News media is more important to the social fabric now than it has ever been before. The relevance of breaking news, of representation, and of intersectional storytelling is integral to the progress of society. While social media plays a starring role in increasing the accessibility to information, it also catalyses the dissemination of misinformation. As news spreads across space and time, it acquires a plethora of meanings tinged by individualised ideologies, fueling inter-group clashes and national (and often uncensored, rage-fueled) debates.
In cases of national importance, the news media must do sensitive, thought-out work rather than impulsive journalism that increases views. Misinformation can be volatile in a society with a diversity of opinions. Once misinformation births rage, it creates a narrative that will inevitably spin out of control.
Earlier this year, Feminism In India had launched a toolkit and campaign called #GBVinMedia to sensitise news media houses and spread awareness on how to report gender-based violence in a more empathetic and thoughtful way, rather than creating lackadaisical and problematic content that might induce trauma in survivors and families of survivors or, for anyone reading news around such cases of violence. The campaign also crowd-sourced stock images for media houses to use when they report or write content on gender-based violence such as rape, assault, harassment, domestic violence etc.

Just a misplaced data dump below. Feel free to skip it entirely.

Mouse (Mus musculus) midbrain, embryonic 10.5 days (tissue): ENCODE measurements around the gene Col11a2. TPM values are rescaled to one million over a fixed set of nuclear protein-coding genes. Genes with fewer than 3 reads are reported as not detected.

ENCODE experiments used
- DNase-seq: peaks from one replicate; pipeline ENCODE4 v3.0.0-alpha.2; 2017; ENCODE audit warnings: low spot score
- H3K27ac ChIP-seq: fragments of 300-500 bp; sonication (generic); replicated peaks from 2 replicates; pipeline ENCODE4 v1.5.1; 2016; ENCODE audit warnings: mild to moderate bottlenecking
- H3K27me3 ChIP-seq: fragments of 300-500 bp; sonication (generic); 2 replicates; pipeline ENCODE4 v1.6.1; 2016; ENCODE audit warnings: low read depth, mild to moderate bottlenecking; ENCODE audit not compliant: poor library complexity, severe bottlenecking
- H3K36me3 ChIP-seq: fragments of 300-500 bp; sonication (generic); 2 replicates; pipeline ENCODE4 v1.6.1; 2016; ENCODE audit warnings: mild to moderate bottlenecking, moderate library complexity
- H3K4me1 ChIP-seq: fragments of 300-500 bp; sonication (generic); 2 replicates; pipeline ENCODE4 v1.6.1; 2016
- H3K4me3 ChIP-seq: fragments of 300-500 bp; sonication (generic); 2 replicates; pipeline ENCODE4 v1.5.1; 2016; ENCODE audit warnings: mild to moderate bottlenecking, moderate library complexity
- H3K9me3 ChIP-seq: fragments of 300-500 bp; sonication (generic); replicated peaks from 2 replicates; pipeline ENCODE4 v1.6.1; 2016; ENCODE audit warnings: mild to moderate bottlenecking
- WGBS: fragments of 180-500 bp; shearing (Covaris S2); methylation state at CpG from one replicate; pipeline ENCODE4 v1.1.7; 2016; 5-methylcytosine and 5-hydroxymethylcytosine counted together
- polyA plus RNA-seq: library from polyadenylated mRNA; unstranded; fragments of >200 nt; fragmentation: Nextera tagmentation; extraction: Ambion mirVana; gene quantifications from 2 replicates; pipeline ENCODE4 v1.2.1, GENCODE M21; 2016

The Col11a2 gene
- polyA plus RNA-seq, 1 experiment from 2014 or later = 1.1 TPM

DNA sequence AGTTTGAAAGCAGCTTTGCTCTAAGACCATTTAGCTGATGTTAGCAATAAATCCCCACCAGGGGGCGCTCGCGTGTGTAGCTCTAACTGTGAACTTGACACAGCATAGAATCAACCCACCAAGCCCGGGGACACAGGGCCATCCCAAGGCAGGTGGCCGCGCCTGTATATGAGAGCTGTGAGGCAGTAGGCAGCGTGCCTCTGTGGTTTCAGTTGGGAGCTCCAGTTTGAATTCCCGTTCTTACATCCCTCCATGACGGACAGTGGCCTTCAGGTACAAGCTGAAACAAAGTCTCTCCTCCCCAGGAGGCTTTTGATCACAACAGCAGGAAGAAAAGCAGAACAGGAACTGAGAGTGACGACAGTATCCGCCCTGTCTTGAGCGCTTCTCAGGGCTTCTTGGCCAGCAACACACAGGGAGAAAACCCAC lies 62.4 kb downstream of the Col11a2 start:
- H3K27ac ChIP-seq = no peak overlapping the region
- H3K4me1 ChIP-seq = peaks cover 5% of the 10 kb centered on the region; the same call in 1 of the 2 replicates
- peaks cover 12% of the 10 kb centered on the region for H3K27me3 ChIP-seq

Also read: How Does The Media Minimise The Trauma Of Sexual Violence? |…
Trauma, Privilege, and Intersectionality
Progressive, feminist digital media platforms aim to create safe spaces on the internet for the representation of intersectional identities. They do so by amplifying the voices of minorities and underrepresented communities. However, due to the systemic inequalities in contemporary society, the stories of these communities often involve experiences of trauma and descriptions of abuse fueled by discrimination. Trigger warnings make content more accessible for the communities that are being represented. They address the traumatic nature of marginalised existence while also creating a space for that existence to be unapologetically manifested, as it should be.
However, as @dalitfeminist mentions in this Instagram post, content warnings and trigger warnings often enable privileged savarnas to skip past messaging that talks about the trauma faced by Dalit communities in India. While trigger warnings are important, it is necessary to ensure that they do not encourage the skipping of all content that makes us uncomfortable. Discomfort is part of sensitising yourself to the atrocities of systemic discrimination.